Firstly, we should follow Jesus’ example and lead people according to how God sees them, not how we see them. We can only see the here and now, and we only have what they’ve done so far as any kind of record of ability and quality. But God sees the end form the beginning, He sees how He’s made that person, the unique qualities He’s placed in them. Maybe you’re thinking, “Well, I don’t think I can prophesy like Jesus did!” That’s ok. You don’t need to. What you know is that person is made in God’s image; they are His beloved child; they have been given unique gifts and a specific calling by God, according to the grace given to them; and He loves them before they do anything else. Start there, and give God the opportunity to let you see them like He does.
Secondly, call out the God-given value of that person. Like Jesus did with Peter, he didn’t just keep it to Himself, but told Peter about it. Again, don’t go off trying to predict their future; that’s not what this kind of prophetic leadership is about. Instead, take what you know to be true of them (as I mentioned above), and tell them. Like Jesus did, spend time with them, get to know them, observe them. Find the valuable and godly things they do, the important things that those who have rejected them in the past missed. Pay attention, so that you don’t have to try and figure out God’s specific plan for their life, but you can speak out what you see God already doing in their life. Who knows – you may be the person God uses to draw them into the journey of maturity and growth, the very step they need to take to begin or continue their journey toward all God has for them. I almost guarantee that someone did that for you at some point in your past. I know people did it for me.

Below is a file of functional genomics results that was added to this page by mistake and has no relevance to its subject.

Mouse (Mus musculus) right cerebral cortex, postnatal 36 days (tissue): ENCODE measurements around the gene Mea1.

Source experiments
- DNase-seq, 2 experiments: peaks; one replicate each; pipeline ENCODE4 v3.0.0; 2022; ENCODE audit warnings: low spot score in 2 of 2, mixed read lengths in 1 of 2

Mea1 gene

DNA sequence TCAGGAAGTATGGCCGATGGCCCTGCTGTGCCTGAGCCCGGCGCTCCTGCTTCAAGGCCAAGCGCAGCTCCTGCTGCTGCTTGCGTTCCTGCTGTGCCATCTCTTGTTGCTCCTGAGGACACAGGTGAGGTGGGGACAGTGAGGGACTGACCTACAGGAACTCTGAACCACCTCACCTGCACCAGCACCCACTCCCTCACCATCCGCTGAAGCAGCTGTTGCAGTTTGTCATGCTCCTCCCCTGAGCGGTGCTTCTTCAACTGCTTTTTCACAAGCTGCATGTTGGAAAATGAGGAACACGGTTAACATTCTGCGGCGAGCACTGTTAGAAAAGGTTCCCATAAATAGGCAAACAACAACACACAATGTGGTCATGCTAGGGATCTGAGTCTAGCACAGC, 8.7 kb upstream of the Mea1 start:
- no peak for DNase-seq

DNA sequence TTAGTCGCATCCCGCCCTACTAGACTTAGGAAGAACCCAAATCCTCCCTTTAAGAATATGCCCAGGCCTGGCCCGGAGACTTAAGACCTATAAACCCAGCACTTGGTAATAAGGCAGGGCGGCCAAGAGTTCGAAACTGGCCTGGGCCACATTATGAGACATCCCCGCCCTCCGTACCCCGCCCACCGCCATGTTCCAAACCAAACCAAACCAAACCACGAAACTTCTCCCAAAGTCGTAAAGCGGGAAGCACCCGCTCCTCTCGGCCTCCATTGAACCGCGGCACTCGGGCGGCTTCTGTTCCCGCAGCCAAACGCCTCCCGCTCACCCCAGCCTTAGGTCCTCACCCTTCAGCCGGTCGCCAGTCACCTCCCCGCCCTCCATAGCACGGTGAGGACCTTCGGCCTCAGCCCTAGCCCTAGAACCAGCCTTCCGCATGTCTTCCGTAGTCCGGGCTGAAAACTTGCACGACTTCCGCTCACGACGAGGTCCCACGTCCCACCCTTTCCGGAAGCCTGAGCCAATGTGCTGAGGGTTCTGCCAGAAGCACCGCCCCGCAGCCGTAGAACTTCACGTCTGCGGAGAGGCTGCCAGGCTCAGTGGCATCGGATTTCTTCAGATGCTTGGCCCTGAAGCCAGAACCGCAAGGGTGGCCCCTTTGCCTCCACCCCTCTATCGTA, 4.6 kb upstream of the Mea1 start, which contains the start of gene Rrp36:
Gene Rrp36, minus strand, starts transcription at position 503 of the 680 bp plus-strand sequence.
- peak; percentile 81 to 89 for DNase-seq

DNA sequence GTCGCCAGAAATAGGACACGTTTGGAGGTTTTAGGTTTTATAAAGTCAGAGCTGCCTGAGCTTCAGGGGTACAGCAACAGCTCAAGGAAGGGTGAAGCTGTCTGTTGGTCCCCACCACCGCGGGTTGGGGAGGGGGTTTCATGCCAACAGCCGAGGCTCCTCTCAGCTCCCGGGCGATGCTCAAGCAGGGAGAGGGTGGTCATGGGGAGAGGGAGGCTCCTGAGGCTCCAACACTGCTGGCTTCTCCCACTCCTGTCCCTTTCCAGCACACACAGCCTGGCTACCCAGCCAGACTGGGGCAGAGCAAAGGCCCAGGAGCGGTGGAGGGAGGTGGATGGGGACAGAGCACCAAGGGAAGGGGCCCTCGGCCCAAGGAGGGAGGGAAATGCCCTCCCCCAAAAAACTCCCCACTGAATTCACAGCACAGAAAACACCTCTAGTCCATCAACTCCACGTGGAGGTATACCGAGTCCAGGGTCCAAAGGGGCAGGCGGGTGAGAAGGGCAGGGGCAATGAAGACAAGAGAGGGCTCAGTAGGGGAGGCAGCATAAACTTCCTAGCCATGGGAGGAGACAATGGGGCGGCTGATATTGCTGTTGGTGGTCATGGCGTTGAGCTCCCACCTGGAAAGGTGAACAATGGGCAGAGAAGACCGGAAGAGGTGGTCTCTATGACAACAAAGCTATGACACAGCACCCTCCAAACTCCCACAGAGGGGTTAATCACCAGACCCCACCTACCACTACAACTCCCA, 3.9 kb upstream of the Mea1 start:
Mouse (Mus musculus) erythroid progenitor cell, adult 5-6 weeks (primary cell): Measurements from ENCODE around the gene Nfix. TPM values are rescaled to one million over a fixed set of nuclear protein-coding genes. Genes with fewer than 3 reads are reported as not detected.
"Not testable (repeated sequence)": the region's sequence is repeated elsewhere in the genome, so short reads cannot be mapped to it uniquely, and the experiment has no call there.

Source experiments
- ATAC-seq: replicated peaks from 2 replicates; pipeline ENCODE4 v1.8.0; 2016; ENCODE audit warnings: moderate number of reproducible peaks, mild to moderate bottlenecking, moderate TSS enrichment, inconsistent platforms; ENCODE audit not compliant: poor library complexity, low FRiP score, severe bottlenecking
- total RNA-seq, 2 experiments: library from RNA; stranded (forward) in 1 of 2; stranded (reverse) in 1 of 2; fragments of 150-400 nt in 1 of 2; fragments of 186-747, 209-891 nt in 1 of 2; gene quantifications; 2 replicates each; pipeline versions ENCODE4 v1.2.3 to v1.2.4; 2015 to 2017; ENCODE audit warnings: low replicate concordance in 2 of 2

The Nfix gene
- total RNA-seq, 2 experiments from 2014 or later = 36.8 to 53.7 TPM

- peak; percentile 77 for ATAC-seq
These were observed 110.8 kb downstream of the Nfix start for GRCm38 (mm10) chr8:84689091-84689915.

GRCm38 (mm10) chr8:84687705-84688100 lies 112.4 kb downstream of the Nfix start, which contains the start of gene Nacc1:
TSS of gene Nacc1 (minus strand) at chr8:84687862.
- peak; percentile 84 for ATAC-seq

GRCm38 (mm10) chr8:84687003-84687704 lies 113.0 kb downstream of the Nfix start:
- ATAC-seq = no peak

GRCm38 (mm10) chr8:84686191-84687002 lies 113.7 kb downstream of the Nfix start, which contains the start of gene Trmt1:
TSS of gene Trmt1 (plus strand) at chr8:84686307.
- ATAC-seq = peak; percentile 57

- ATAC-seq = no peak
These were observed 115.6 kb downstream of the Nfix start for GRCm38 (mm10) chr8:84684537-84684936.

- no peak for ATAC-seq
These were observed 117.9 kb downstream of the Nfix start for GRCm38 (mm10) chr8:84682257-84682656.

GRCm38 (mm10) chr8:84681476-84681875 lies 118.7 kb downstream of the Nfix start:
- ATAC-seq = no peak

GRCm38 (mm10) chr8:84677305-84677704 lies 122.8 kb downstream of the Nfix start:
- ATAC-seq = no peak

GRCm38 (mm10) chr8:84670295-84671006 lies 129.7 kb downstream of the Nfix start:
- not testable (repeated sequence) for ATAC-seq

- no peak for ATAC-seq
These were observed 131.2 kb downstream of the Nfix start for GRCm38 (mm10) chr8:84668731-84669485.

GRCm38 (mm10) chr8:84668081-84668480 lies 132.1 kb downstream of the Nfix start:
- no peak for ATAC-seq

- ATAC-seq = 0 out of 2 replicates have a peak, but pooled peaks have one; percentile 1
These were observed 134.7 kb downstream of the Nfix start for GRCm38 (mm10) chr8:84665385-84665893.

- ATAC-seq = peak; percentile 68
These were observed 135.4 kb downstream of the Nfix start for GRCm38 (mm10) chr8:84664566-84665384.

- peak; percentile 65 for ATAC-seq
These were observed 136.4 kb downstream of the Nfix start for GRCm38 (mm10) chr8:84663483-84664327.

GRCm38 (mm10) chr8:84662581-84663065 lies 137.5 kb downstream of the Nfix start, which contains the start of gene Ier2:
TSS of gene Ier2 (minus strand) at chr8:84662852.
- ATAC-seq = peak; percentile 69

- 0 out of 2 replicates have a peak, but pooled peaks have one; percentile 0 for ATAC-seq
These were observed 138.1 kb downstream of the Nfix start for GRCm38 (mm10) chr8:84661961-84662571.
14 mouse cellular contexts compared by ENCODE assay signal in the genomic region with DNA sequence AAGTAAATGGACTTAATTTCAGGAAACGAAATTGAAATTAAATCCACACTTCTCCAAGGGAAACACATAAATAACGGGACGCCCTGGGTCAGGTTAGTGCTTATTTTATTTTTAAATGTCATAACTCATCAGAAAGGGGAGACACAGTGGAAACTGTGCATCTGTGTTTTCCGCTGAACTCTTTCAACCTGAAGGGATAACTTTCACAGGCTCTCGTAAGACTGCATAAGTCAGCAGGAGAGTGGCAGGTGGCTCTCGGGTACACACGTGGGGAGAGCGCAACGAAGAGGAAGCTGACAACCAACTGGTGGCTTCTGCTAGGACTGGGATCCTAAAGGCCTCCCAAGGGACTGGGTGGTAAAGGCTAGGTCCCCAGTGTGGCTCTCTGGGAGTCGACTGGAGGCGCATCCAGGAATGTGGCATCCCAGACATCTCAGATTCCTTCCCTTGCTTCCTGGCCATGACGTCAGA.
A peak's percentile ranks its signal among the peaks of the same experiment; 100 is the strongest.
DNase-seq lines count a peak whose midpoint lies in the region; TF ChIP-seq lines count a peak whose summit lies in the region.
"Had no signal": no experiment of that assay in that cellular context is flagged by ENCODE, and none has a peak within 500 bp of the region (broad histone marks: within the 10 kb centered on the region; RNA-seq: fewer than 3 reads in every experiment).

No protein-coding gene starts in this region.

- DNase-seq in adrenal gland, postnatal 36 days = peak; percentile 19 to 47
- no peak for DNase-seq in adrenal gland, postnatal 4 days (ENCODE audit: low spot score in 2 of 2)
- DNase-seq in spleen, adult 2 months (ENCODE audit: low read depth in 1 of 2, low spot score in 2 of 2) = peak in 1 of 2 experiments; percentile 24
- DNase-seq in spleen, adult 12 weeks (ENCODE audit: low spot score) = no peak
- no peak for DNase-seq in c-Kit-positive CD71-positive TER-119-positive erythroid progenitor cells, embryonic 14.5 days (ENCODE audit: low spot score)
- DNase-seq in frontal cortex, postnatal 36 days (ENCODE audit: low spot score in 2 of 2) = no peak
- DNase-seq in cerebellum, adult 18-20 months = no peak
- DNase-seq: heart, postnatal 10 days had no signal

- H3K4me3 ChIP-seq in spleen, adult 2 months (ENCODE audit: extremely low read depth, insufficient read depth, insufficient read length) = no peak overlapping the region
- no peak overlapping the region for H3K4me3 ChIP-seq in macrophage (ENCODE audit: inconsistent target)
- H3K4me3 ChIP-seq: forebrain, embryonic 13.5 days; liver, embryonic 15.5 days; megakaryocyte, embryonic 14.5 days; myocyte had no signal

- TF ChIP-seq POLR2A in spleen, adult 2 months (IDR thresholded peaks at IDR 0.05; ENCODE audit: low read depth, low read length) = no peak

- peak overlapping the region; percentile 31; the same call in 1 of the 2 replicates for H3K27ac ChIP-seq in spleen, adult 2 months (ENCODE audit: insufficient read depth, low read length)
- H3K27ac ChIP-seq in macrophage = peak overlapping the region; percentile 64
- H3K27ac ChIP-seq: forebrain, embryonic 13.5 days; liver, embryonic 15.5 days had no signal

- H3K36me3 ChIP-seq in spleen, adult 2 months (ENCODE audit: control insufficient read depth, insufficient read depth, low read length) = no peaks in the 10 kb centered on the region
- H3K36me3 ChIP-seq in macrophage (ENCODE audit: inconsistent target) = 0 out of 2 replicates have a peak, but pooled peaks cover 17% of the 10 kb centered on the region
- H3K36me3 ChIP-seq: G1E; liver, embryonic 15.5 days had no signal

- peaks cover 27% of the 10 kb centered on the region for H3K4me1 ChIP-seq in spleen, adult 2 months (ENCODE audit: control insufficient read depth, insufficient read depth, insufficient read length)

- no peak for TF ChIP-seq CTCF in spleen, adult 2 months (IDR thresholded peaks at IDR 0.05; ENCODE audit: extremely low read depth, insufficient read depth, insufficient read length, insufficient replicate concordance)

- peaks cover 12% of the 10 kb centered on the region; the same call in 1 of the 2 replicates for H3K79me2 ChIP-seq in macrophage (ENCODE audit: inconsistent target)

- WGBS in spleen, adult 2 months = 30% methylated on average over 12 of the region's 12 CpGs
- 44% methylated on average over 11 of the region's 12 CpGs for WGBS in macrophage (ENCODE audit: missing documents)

Lastly, recognise that as you prophetically lead people, God is showing you who He is, and His heart for those you lead. Peter was never a means-to-an-end for Jesus. He wasn’t another brick in God’s big plan, something impersonal and utilitarian. He was a person, unique, created by God. Paul, in Acts 17, tells us that God appointed the time and place for us all to be born. Every person you lead, from the delightful to the painful ones, is appointed by God to be here with you now. Spend time not only praying for each person He’s given you to lead, but take the time to let Him mature your responses and attitudes to those you lead. The aim is to know Him and be loved by Him, and let others experience the same. As we get to know His heart better, we lead well and reflect Jesus to those in our care.
By Jo Leutton